I decided I should have a rest to celebrate. As if I hadn't had enough open water that day, I stripped off shoes and socks and sat with my feet in the stream as I drank fresh water from the bottle without the sticky taste of lime. Had a chat with a mountainbiker who stopped to wash his wounds in the river and obviously felt the need to share his tales of daring-do with someone other than his long-suffering partner who seemed a bit fed up of the lad falling off his bike all day.

All I had to do now was jog down the slightly downhill path to the village and then pick my way along the tarmac road to the vanu. My knee held out until I reached the village where I held the gate open for the masses rather than rushing through alone. I was glad of every rest. By the time I reached the campsite I was crippled to walking pace or short bursts of run-hopping. It was time to call it and walk slowly down the road. Thankfully the weather had sorted itself out and I basked in the sunshine which shone on my glory. I had overdone Helvellyn by 1 mile of running and in 3h 6min and all after an over-distance swim.

Saturday, August 06, 2011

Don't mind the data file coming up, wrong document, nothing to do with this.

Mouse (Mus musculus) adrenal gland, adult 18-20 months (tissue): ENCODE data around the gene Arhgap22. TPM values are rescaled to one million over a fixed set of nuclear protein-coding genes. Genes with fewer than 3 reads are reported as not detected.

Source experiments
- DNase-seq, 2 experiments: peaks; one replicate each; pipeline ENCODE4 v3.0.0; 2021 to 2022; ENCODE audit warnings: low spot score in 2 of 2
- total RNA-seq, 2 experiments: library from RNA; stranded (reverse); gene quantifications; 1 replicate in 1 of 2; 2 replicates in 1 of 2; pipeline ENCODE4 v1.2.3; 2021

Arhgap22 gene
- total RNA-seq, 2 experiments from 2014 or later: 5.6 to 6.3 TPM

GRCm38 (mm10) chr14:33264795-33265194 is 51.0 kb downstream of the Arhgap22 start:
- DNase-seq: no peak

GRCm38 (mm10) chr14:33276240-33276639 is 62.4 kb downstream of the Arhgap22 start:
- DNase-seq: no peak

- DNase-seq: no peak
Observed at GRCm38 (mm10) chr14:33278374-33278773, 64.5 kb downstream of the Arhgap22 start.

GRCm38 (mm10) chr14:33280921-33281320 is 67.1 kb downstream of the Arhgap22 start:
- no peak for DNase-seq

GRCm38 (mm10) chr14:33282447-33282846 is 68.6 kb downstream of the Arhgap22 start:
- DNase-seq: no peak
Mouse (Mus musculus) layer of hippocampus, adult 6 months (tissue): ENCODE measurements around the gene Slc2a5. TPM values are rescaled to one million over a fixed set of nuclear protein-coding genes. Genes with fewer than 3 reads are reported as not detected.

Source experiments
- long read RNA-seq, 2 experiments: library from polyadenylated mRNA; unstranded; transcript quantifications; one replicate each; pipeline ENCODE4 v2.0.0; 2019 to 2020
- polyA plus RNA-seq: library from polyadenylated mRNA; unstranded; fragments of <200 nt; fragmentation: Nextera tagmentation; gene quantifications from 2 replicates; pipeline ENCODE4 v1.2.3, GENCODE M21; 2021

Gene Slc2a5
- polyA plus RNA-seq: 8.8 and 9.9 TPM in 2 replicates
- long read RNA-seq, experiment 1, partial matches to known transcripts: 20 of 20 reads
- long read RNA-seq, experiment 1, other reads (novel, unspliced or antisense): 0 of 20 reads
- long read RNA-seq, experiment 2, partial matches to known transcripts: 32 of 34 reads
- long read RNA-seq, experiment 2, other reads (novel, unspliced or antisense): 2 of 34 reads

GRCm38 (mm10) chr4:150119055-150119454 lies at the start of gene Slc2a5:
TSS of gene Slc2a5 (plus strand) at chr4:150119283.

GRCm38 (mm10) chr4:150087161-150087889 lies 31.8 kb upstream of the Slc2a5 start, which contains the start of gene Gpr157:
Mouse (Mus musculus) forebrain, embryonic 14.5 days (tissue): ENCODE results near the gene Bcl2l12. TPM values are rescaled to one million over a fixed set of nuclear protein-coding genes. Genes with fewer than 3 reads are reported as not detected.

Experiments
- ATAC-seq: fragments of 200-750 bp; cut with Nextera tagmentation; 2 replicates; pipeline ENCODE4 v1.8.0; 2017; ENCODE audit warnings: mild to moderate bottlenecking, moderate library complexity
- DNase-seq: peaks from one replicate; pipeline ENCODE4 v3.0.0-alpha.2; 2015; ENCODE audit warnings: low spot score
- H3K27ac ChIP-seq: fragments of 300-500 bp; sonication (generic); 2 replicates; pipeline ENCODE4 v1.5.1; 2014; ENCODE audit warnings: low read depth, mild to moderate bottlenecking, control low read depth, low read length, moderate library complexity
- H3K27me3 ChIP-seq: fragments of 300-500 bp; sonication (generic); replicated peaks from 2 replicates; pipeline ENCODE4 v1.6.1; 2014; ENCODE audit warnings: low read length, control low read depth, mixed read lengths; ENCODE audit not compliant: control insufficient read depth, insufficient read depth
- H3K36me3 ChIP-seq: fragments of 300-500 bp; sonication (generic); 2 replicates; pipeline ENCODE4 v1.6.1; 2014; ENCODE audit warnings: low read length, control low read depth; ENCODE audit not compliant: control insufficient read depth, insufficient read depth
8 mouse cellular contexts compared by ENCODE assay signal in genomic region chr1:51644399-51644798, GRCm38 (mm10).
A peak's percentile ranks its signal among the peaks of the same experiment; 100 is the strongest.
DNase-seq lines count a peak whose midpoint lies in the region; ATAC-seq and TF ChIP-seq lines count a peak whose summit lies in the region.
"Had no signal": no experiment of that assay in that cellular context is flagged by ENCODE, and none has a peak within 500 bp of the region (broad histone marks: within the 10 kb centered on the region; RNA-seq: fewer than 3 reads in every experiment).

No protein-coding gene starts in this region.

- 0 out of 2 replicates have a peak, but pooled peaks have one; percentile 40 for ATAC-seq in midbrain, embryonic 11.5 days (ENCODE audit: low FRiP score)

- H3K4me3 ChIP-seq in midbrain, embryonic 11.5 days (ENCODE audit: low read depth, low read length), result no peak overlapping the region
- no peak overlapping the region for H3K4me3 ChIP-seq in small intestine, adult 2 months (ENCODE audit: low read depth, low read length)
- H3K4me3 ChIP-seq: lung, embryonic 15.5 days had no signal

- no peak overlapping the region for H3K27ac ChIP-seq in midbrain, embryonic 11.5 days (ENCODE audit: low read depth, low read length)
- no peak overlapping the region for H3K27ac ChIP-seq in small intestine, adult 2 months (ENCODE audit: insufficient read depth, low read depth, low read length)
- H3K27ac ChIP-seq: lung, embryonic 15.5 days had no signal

Notes on the week

Monday - hauled around the trunce with heavy legs and still managed just over 40 minutes - 40:28
Tuesday - first rest day since 28th July. Vanu all the way.
Wednesday - serious swim session at Ponds Forge. Appart from a cramp break, the swimming felt amazing. Always good to do swimming when rested.
Thursday - What's that - another rest day?
Friday - Sluggish bike to work, slightly less sluggish lunchtime hillclimb run, ride home nothing to write home about - neither sluggish nor kicking.

In general, hoping that the sluggishness starts to die down with the previous form of the end of July coming to the front in time for raceday.

Must be careful not to overdo the resting with holiday on the horizon. Must be careful not to overdo the training before the big day and peak too early. New project at work will be challenging so need to make sure I'm getting plenty of training - and rest - around it.

I feel this is my opportunity to slightly adjust parameters in my life. To be more effective and managing work and play instead of lurching from one to the other with more co-ordination. I hope I can come back from Cadarache a better person and not just a duller one.